Not long after they received Sweet Sixteen, complete with its notorious cover of an excrement- and vomit-filled toilet, Virgin Records realized Royal Trux may not be a crossover act. They were willing to let the band go, giving them severance pay and the master tapes to their recently completed album, Accelerator, which was then released on their old home, Drag City. Listening to the album, it's hard to believe that a major label funded such an exhilaratingly noisy record. Ostensibly the third installment in their ongoing salute to particular decades in rock history -- that is, Thank You took on the '60s, Sweet Sixteen saluted the '70s -- Royal Trux deconstructs '80s rock on Accelerator, running all the instruments through some sort of electronic distortion, taking away the bass, trying to make it sound processed. Since this is Royal Trux, the result still is indebted to the Stones and astoundingly messy, but that's why Accelerator rocks like a demon, running over everything in sight. The album sounds chaotic, but there are some great songs hidden under the cacophony, like the explosive "I'm Ready," the soul vamp "Juicy, Juicy, Juice," and the soul-tinged closer, "Stevie." Royal Trux have rarely had both their songwriting and noise under control like they do here, and the result is pure dynamite -- possibly their best album to date.

Ethan Coen,Joel Coen:"Burn After Reading" (2008)

The opening shot of the Coen Brothers' new black comedy Burn After Reading takes the viewer from outer space to inside CIA headquarters. The last shot takes us out of that building, back up into space. This device makes it clear that Joel and Ethan are playing God. They have devised a shaggy dog tale where almost every single person acts only in their own self-interest, and nobody gets away unscathed. It's the darkest comedy they've made since Barton Fink, and it might be mistaken for a work of genuine misanthropy if it wasn't so funny.
The complicated -- but never confusing -- plot begins when CIA agent Osborne Cox (John Malkovich) learns from his boss that he is being demoted. Cox quits in a fit of pique, all the while throwing F-bombs around with comfort and authority -- like a Princeton-educated Scorsese gangster. The language, as well as the fact that characters are always saying Osborne's last name, make it clear that right from the beginning that vulgarity is one of the movie's major themes. Upon learning of his unemployment, Cox's wife (Tilda Swinton) hires a lawyer to begin divorce proceedings, a move that eventually leads to a lost CD that may contain sensitive state secrets. That information comes into the hands of Linda Litzke (Frances McDormand), a middle-aged woman who needs lots of money in order to reinvent herself with massive amounts of plastic surgery; and her dim best friend, Chad, played with wonderful comic timing by Brad Pitt. Chad swears just as often as Cox does, but for very different reasons. Where Cox's profanity reveals his boundless sense of superiority, Chad simply knows no better way to express himself. When Chad meets face to face with Cox to blackmail him, it's a hilarious clash between an idiot and an a-hole. It would be unfair to reveal how inveterate womanizer Harry (George Clooney) -- and his newest invention -- figure into the plot, because watching this story unfold is so much fun. The movie is written like a screwball comedy, but it's paced like a drama. When audiences might expect the film to build a head of steam like the last half-hour of Raising Arizona, the Coen Brothers refuse to play along. It would appear that they are interested in something more than a straightforward comedy; all of the characters are morally ugly, a fact underscored by the movie's anti-glamorous look -- there is a prominent lack of makeup on just about everybody. The film is populated with realistic grotesques whose selfish, vulgar actions have ramifications that extend far beyond their myopic self-interest. The movie works as a silly R-rated comedy to be sure, but it does have the kick of an adult Grimm Brothers fairy tale with a moral about what awaits those who behave very badly. In its own way, Burn After Reading is as despairing a film about human beings as No Country for Old Men, it just happens to be full of belly laughs rather than existential angst.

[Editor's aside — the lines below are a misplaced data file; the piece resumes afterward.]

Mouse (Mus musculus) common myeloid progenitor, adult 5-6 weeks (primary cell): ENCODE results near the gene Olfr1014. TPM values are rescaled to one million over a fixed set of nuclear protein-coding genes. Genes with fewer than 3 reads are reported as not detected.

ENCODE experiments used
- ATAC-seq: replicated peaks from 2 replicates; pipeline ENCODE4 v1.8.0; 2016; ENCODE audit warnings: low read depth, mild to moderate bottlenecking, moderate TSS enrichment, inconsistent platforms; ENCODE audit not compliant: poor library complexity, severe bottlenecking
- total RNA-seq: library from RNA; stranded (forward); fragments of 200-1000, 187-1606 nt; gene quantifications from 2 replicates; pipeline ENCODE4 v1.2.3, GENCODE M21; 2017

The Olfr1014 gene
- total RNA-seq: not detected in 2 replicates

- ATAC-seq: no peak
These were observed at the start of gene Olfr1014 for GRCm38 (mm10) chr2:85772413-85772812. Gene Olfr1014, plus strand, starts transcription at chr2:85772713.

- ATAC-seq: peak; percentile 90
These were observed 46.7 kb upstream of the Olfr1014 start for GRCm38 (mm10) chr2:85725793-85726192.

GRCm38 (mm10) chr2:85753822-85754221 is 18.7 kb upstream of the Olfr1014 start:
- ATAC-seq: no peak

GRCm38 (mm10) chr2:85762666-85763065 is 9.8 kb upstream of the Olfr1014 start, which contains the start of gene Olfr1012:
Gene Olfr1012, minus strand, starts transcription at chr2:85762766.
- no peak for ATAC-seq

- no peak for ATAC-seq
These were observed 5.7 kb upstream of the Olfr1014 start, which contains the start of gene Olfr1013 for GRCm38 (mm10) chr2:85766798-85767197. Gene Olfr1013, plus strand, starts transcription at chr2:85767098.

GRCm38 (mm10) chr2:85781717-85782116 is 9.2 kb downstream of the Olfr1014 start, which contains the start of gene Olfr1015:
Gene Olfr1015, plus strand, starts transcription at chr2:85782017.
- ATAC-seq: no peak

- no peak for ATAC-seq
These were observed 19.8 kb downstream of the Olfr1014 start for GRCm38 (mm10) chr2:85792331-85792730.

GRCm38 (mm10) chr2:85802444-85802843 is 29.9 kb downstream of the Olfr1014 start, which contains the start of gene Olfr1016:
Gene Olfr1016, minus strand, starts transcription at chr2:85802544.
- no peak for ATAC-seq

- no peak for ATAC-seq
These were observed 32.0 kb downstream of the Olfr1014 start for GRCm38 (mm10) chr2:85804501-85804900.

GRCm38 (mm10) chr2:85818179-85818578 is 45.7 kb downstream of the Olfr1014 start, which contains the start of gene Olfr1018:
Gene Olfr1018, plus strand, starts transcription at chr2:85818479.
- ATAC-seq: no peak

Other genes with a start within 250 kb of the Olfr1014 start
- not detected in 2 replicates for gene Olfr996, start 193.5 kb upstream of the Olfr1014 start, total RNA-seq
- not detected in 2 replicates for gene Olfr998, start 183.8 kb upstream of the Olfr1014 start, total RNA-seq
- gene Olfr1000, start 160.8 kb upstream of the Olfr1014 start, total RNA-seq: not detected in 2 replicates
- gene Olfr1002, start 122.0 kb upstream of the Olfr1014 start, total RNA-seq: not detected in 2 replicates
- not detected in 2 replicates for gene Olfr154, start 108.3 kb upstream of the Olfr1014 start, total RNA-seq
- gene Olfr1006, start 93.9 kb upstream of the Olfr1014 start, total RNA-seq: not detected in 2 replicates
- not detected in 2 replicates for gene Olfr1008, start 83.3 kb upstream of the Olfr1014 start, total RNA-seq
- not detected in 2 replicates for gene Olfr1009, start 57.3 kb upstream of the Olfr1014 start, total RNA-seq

Get High Now

This is probably not what you think (there is no website for that, yet). Get High Now is a science site disguised as mind-expansion. There are 40 audio and visual illusions (or, if you must, "hallucinations") to be experienced and, after reading about the brain science that explains them, understood. Risset rhythms seem to get faster and faster, yet not if you time them by tapping your foot. Shepard tones get higher and higher (or lower and lower) yet never change key. Binaural beats and theta-wave synchronizations make you feel different — and you're not just imagining things; the changes they induce can be seen with fMRI. And then there's the highly intoxicating chronosynclastic infundibulum, which remains a mystery to science.

Spike Lee:"Do the Right Thing" (1989)